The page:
Friday, January 13, 2017

Journal Two from Dallas Finley

Hello class this is Dallas Finley. I am originally from Monroe, Ohio a small town about an hour north of Cincinnati. I enlisted into the United States Army at 17 as a Military Police Officer. I spent most of my 5-year career at Fort Bliss, TX. I am 23 and am happily married to my wife of 3 years (4 years in April).I have a 1-year-old son named Maddox. My family is everything to me. I absolutely love sports. I am a huge sports fan and a bit of a history buff.

In The House On Mango Street what stood out to me the most is the constant moving to different places that Esperanza expresses. I to moved around a lot when I was younger and have also been on the receiving end of the question --You live there? I believe the writing is at its best is when Esperanza describes her mother’s hair. The number of similes used in just this small paragraph is astonishing.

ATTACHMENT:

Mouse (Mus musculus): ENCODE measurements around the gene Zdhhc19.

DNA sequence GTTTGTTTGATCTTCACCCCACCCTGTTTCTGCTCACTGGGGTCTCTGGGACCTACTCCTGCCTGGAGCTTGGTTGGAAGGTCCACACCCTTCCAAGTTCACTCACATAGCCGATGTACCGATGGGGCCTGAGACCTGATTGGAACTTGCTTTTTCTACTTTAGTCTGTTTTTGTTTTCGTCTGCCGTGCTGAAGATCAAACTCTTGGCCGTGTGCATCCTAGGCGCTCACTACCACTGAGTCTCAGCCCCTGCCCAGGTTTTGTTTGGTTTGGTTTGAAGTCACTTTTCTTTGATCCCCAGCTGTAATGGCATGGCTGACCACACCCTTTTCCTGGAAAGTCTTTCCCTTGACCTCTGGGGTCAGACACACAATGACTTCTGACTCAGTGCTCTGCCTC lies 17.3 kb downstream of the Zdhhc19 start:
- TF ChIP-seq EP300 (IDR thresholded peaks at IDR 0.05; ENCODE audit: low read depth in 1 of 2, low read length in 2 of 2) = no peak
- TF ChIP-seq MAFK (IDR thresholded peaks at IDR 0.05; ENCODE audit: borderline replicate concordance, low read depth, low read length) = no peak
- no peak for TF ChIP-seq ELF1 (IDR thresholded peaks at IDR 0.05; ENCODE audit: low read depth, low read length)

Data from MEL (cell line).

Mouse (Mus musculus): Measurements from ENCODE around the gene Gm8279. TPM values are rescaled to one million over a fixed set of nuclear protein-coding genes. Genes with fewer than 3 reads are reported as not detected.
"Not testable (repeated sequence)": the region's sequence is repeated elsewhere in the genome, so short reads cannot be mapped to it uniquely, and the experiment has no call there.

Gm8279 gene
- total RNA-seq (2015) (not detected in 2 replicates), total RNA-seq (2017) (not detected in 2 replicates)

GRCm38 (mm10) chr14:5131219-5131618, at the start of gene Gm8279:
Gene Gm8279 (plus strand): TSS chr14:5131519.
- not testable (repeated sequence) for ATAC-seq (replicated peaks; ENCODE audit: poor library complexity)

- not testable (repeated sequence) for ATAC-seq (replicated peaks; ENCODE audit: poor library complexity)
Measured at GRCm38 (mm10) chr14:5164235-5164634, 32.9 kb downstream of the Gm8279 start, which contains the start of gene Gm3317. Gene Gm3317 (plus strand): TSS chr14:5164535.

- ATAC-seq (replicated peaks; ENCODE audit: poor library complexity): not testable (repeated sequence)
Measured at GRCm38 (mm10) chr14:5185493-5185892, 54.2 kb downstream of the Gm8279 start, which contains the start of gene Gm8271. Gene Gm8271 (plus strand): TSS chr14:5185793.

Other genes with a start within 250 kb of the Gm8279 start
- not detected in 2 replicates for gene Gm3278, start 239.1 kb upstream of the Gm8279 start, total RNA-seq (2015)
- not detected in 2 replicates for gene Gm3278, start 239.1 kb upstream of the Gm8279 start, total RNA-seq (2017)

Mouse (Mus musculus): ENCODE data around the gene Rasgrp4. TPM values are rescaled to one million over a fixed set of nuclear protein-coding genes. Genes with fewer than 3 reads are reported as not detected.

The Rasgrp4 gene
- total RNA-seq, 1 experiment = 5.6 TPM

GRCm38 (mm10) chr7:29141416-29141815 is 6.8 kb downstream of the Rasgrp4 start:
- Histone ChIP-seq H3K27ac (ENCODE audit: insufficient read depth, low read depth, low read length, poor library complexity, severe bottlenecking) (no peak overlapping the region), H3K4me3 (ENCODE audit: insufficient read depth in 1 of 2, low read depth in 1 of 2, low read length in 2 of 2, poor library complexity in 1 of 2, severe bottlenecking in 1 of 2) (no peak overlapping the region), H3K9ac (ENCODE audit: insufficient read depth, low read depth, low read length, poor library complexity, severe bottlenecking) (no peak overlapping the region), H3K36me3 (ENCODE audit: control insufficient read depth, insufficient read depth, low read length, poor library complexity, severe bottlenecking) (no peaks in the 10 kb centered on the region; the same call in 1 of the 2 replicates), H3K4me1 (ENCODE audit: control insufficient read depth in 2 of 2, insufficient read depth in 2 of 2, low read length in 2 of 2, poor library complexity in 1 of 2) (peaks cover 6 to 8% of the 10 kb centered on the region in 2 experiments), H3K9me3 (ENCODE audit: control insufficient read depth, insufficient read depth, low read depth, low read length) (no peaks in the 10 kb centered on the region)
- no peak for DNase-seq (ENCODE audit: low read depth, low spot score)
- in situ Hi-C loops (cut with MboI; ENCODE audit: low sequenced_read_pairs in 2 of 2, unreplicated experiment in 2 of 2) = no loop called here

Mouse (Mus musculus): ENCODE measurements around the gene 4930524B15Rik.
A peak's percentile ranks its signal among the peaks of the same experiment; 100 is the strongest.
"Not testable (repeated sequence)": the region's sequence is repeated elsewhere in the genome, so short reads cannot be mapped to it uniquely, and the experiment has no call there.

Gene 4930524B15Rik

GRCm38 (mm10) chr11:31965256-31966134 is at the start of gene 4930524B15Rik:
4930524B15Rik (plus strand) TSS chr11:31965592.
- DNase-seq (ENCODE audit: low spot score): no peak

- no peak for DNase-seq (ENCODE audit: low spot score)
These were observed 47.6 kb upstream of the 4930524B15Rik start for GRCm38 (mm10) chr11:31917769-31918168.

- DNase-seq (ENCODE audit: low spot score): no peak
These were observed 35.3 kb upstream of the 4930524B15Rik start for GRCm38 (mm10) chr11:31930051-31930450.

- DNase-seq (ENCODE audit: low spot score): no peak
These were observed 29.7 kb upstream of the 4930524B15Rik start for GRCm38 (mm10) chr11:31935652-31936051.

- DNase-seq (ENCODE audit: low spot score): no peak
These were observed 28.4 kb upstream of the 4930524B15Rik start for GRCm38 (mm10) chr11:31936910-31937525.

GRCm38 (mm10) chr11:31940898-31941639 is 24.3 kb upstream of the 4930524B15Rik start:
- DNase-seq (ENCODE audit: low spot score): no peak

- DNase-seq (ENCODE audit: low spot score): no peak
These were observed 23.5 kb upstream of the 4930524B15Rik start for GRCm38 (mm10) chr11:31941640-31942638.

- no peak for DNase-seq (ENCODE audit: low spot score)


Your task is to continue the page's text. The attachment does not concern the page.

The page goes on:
My family.
(Photo bomb by Maddox)

Thursday, January 12, 2017

Journal Two from Alec

Journal Two

     Hello fellow bloggers. My name is Alec Soule, I am 19 years old, and i have red hair if anyone didn't notice. I was born in California and still travel there every summer and Christmas break to visit my father. I enjoy playing soccer, golf, football, and basketball. I also like first person shooter games. The most unique thing that I enjoy doing is making pottery.
    I enjoyed the childlike wonder that seemed to describe Esperanza's life and how different this story could be if told from the view of papa or mama. I think the writing is at its best in Cisneros' metaphors that actually made me imagine what she says like an image in in front of me.
(In Cancun)

Journal Two By Bryant

Journal 2
Hi, my name is Bryant Shreve and I am 20 years old and from Marysville, Ohio. Somethings I enjoy in life are working out and playing sports. Throughout high school I competed in weight lifted and played football. Another hobby of mine I love to travel. My goal is to travel to many different places and see the world through others eyes.